It's Winter, The Best Time to Travel Across Karnataka
Corona has drastically interrupted the lives of people. But the good old days are almost back, and we can now travel to our favorite inbound and outbound destinations. Karnataka, the Silicon Valley of India, is also known for its unique culture and traditions, greenery, and heritage, which always attract tourists. It is also called the land of gold and the land of sandalwood etc.
Given that winter is moving to its peak, here are some of the best tourist destinations of Karnataka that you must visit:
Udupi, the land of beautiful temples, beaches, and hill stations, is called Krishna Nagari. It is one of the fastest-growing cities in Karnataka, embedded with cultures and traditions. The first place you can visit in Udupi is Lord Krishna temple.
There are more than four beaches in Udupi: Malpe, Maravanthe, Kodi, and Kapu. The other attractions of Udupi are St. Mary's Island and Kapu lighthouse. If you travel toward Karkala, many historical temples are on the way, and Gommateshwara statue attracts tourists. Hence, you can plan for a one-week trip to beach land.
Covered coffee estates full of aroma, luxuriant greenery dotting the mountains, and stunning waterfalls plunging down the misty mountains, Coorg is called the Scotland of Karnataka, which makes it one of the best places to visit in Karnataka. Besides the aesthetic landscapes and rainy weather, the main tourist attraction of Coorg is Dubare Elephant Camp, where you can feed the elephants. There is also the Bylakuppe Monastery, the second-biggest Tibetan settlement in India. The wildlife safari at Nagarhole National Park will always be inviting tourists as well. Additionally, Coorg is also famous for its fantastic cuisine, including a variety of pork dishes.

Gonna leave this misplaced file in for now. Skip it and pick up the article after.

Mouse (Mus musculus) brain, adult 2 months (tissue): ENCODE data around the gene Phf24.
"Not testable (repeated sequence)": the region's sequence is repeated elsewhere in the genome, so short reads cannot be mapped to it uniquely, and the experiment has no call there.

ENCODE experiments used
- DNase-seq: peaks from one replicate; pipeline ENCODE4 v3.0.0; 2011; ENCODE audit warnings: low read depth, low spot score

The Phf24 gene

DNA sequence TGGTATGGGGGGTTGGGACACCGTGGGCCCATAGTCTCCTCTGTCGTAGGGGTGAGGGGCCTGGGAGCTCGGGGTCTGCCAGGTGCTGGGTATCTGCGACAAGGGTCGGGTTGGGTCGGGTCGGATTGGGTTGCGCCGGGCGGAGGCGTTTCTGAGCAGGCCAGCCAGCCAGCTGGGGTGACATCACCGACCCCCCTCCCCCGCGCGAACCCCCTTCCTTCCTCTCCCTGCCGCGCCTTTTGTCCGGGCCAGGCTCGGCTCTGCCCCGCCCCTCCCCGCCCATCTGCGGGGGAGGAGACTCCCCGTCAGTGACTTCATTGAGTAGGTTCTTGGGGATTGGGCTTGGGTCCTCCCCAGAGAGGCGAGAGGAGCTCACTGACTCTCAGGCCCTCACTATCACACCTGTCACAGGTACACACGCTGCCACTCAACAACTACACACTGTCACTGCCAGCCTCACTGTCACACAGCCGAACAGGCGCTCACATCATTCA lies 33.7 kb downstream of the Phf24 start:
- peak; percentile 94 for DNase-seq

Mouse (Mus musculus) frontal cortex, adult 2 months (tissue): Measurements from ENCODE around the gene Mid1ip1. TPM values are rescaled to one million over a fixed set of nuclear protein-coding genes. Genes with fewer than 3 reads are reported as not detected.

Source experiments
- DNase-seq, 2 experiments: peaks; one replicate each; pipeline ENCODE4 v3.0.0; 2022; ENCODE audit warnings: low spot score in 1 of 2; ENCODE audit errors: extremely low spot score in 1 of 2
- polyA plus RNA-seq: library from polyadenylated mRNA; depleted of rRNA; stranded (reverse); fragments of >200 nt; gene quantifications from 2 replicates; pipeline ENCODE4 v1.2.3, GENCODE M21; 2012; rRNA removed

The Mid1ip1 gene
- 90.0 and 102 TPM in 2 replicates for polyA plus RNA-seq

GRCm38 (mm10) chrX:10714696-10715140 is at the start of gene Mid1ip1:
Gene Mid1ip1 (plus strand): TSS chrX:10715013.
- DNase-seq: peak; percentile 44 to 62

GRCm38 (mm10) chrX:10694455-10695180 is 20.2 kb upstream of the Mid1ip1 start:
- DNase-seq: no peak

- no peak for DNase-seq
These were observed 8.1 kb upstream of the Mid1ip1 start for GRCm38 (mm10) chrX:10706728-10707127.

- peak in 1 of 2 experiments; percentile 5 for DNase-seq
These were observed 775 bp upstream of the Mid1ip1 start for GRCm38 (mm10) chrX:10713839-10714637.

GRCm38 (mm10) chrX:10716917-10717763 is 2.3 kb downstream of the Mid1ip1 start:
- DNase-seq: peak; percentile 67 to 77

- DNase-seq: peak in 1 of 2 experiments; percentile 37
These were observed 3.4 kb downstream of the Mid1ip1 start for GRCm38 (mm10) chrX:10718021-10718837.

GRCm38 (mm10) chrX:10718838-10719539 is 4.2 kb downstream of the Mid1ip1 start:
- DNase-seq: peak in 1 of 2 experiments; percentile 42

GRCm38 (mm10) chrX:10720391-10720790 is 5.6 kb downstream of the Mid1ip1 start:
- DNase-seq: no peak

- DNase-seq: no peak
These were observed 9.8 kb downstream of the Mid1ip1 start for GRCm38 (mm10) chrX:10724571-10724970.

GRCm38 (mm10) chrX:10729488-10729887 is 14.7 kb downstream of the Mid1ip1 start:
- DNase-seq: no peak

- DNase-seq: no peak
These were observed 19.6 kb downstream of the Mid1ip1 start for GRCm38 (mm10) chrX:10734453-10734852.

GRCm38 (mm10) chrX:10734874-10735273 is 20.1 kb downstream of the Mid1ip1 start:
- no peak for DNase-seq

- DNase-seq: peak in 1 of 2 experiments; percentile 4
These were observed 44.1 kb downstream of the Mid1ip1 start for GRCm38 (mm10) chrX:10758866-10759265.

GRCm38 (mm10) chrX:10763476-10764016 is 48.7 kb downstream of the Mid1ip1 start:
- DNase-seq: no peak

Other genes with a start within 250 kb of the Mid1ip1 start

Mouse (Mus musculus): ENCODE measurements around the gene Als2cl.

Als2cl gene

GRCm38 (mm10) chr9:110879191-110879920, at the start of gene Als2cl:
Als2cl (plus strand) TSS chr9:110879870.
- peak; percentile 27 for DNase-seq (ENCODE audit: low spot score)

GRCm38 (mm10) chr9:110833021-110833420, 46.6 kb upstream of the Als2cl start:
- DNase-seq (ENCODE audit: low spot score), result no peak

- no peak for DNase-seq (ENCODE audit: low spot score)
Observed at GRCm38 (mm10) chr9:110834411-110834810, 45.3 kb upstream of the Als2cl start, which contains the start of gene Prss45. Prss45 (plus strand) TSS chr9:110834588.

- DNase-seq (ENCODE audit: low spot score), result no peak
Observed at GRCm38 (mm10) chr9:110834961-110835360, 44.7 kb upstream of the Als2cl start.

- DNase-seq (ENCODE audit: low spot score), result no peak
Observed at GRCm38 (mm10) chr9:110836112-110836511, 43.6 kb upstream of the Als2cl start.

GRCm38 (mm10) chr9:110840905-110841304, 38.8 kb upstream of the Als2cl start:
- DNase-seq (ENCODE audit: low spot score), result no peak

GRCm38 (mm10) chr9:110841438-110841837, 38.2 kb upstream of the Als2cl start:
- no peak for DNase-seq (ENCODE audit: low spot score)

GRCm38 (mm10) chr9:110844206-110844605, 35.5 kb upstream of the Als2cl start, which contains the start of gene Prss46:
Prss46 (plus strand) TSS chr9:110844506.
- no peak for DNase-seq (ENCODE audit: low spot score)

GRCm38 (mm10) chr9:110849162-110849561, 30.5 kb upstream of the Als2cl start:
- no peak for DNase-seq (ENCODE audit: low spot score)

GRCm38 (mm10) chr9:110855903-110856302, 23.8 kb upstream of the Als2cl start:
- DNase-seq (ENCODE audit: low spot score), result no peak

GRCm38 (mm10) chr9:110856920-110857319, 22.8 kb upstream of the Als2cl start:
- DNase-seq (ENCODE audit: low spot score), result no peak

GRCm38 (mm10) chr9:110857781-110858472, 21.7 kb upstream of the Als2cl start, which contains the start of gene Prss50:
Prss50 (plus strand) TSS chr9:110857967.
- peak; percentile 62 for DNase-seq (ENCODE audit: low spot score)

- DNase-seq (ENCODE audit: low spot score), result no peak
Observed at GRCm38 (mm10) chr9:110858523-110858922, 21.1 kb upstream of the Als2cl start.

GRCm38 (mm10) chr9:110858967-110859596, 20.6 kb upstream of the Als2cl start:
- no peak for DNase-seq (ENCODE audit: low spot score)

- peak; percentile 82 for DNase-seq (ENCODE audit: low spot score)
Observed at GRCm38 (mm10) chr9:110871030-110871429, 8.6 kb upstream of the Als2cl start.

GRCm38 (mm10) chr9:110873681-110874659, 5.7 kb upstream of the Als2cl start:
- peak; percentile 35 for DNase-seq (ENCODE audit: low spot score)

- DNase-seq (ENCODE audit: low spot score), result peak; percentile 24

Hampi, or Hampe, a UNESCO World Heritage Site located in Hampi town, Vijayanagara district, east-central Karnataka, is known for its unique historical Monuments and architecture. It has almost 500 architectural structures in its ruins. The other major places to visit in Hampi are Monkey Temple, Archeological Museum, and Vijaya Vittala Temple. Virupaksha Temple is an architectural marvel. The Riverside Ruins are breathtakingly beautiful.
In the 14th century, Hampi was the capital of the Vijayanagara Empire. It was a protected city. History left by Persian and European travelers, particularly the Portuguese, suggests that Hampi was a prosperous, wealthy, and grand city near the Tungabhadra River, with numerous temples, farms, and trading markets. In 1500 CE, Hampi-Vijayanagara was considered the world's second-largest medieval-era city after Beijing and probably India's richest at that time, attracting traders from Persia and Portugal. Situated near the modern-era city of Hosapete, Hampi's ruins are spread over 4,100 hectares (16 sq mi). UNESCO has described it as an austere, grandiose site of more than 1,600 surviving remains of the last great Hindu kingdom in South India. This includes forts, riverside features, royal and sacred complexes, temples, shrines, pillared halls, mandapas, memorial structures, water structures, and others.
Badami, Aihole and Pattadakal